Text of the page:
Students that were subjected to beatings by the police yesterday during a peaceful Namibia National Students Union (NANSO)-led demonstration against non-payment of tuition/non-tuition fees have shouldered all the blame on higher education minister Itah Kandjii-Murangi.
The student leadership said at a press conference hosted yesterday that a dozen of them were subjected to brutal beatings and chased through supermarkets all the way until Windhoek West and China Town.
They said some of them were hospitalised and treated of injuries while a couple others are yet to be accounted for after they disappeared and fears are that they have been held in police custody.
“We blame the minister. She refused to listen to us and said she was too busy and would meet with us when time was necessary. We believe she instigated the police to beat students. Some students were kneeling down but the police kept on beating them,” said NANSO vice president Bernard Kavau who was at the led of the protest.
The University of Namibia’s Students Representative Council president Tuhafeni Kalola said the students had done nothing illegal to warrant the brutal assault: “We have engaged the police over students’ safety over and over and the minister should be held accountable.
NANSO president, Esther Simon condemned the attack and said that they were considering taking the legal route to hold the police and the minister accountable.
“We can no longer continue being undermined, being silenced when they are not in favour of things affecting us as students then we are told to keep quiet. Time has arrived where we need to stand up and speak against these actions. We can no longer accept this type of behaviour,” she said.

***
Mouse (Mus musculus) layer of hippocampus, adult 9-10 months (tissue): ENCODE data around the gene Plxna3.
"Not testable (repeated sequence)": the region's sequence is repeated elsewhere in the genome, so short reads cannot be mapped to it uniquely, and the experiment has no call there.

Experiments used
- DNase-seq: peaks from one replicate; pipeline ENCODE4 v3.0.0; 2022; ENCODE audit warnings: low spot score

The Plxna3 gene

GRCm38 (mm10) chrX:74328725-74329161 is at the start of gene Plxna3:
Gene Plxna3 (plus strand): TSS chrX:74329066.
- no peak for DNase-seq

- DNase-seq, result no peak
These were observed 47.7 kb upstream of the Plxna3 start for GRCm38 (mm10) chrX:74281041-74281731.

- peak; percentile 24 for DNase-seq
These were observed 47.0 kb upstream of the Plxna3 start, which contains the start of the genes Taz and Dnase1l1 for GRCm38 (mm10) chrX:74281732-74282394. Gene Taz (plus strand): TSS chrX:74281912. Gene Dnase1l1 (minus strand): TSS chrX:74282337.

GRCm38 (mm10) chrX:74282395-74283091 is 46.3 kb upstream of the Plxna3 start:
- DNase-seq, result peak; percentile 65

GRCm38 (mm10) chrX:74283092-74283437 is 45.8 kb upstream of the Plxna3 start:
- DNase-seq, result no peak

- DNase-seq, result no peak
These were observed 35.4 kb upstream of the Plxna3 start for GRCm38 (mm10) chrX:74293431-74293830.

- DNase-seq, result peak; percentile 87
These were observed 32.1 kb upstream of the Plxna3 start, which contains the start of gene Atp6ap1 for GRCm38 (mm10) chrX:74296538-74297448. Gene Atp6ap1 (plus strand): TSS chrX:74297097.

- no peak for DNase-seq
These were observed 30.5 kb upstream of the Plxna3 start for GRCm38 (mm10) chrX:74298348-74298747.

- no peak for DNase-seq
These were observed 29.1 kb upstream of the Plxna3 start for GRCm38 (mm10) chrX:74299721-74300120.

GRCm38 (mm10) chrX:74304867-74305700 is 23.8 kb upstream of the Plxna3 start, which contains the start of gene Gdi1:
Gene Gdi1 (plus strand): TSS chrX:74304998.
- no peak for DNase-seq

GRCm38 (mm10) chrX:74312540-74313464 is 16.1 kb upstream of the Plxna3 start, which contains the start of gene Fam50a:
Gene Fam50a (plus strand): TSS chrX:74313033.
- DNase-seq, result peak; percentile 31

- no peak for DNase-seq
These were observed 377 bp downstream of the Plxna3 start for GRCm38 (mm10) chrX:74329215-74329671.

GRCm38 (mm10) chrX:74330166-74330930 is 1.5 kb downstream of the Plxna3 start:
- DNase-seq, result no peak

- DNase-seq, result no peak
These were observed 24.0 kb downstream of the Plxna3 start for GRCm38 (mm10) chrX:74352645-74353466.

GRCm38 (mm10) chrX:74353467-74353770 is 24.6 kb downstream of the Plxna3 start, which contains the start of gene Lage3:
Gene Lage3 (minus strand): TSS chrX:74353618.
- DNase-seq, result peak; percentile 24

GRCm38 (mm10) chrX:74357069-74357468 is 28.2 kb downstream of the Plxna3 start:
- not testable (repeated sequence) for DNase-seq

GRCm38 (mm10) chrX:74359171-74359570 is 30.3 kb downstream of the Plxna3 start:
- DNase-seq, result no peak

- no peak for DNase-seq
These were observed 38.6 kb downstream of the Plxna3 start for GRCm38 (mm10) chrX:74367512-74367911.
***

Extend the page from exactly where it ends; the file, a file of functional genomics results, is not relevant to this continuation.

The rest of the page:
Another student leader, Julia Johannes said they needed counseling to heal from the shock they went though: “An officer pointed a gun at me saying he will kill me. It’s not easy to get it out of my mind,” he said.
NANSO chairperson Simon Amunime said the attack was uncalled for and unprecedented.
The students also said when they confronted Kandjii-Murangi she told them off saying, “Tell your parents to just pay, it’s just N$10 000!”
She could not be available for a comment when called by this publication.
Meanwhile, the students were demanding for an assurance of 100% funding towards tuition fees, 80% towards boarding students, abolishment of pre-determined rates for all private institutions, N$21 600 for non-boarding students, abolishment of Namic as a milking cow of student funding and that first year students should not sign any disadvantaging contracts.